California treats domestic violence crime very seriously. Domestic violence includes emotional and physical abuses inflicted upon a spouse, an intimate partner, a former intimate partner, a child or any other family member.
You can be charged with domestic abuse for any threatening or violent action, even if you did not intentionally mean to threaten or inflict harm on the person. Behaviors considered abusive: threatening, stalking, incessant phone calling, and intimidating another person. And assault by these means – financial, social, verbal, physical or sexual – falls under the category of domestic violence in California.
Depending on severity of the abuse, domestic violence can be filed as a misdemeanor or a felony. Penalty for a misdemeanor: the possibility of serving up to 6 months in jail, paying fines, completing community service hours, completing a year of counseling, receiving a Stay-Away Order from the victim, and receiving a “No Harm, No Strike” Order for couples. Penalty for a felony: include the same penalties for a misdemeanor, but prison time can be extended up to three years.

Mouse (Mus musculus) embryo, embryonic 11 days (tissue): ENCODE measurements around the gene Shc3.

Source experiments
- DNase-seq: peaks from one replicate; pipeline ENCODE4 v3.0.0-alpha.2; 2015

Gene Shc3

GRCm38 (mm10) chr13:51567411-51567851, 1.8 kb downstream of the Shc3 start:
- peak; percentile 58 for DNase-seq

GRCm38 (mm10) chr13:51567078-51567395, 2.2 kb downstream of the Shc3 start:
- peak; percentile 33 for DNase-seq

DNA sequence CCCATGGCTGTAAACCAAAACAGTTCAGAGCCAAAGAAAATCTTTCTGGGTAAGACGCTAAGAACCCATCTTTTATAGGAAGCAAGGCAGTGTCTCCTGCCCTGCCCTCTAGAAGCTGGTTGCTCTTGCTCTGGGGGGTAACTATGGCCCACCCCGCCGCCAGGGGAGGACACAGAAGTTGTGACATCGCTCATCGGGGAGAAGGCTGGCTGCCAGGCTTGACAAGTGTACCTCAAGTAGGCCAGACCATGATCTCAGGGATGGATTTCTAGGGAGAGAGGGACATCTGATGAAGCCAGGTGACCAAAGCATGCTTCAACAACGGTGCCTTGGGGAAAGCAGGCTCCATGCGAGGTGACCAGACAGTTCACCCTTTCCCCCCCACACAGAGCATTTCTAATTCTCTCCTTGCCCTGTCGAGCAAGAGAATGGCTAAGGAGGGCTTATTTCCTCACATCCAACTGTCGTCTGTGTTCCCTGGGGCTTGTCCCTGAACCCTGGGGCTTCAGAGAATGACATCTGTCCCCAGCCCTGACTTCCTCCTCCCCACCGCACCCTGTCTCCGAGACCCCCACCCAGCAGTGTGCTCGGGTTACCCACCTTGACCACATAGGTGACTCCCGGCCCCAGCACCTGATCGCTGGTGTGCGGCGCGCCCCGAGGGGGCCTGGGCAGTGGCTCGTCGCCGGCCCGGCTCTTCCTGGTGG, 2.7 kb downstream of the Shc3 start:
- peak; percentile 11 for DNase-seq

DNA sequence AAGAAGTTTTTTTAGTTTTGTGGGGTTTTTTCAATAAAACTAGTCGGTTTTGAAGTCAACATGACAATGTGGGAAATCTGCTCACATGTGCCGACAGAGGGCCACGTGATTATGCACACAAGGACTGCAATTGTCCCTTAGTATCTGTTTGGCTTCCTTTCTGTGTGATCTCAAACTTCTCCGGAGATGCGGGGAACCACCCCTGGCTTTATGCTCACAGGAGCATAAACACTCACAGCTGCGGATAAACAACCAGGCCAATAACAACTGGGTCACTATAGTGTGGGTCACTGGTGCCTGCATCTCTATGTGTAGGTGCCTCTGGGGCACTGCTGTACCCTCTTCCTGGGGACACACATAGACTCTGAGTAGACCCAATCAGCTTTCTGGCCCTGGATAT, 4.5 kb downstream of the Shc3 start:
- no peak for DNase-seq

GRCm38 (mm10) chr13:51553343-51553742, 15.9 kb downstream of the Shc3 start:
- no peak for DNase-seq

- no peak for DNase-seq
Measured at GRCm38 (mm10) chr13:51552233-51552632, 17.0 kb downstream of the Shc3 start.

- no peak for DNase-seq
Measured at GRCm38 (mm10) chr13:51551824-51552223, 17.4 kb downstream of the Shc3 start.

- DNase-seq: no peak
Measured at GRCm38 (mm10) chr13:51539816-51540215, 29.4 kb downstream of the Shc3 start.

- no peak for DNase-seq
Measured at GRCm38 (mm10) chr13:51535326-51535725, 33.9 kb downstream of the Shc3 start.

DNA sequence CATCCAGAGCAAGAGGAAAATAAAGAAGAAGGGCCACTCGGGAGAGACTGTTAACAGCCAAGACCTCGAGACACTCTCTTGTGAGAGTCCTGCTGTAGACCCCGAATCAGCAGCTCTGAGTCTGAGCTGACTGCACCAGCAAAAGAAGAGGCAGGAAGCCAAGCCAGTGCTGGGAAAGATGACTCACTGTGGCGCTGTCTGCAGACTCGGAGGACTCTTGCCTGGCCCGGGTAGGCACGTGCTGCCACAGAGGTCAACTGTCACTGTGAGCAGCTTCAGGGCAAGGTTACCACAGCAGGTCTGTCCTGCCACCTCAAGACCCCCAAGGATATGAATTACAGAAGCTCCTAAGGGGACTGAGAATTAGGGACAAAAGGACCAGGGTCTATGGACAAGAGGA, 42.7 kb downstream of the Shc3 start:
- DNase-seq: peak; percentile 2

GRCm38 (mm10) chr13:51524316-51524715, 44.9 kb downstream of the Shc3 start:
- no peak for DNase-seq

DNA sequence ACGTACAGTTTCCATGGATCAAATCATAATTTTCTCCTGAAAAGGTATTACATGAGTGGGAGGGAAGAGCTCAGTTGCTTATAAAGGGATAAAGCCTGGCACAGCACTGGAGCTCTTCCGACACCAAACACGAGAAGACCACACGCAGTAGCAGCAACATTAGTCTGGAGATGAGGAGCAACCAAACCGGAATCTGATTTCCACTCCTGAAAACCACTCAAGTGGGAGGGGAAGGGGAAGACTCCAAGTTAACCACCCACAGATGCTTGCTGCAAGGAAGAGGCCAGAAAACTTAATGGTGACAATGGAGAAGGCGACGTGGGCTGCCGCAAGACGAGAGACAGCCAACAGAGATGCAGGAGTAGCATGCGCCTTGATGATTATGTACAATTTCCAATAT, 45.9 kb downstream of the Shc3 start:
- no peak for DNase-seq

Even if the alleged victim does not want you arrested or drops the charges, you can still be arrested and prosecuted for the crime. In California, domestic violence is treated as such a serious offence that specially appointed prosecutors try the cases and are the only ones that are permitted to drop the charges.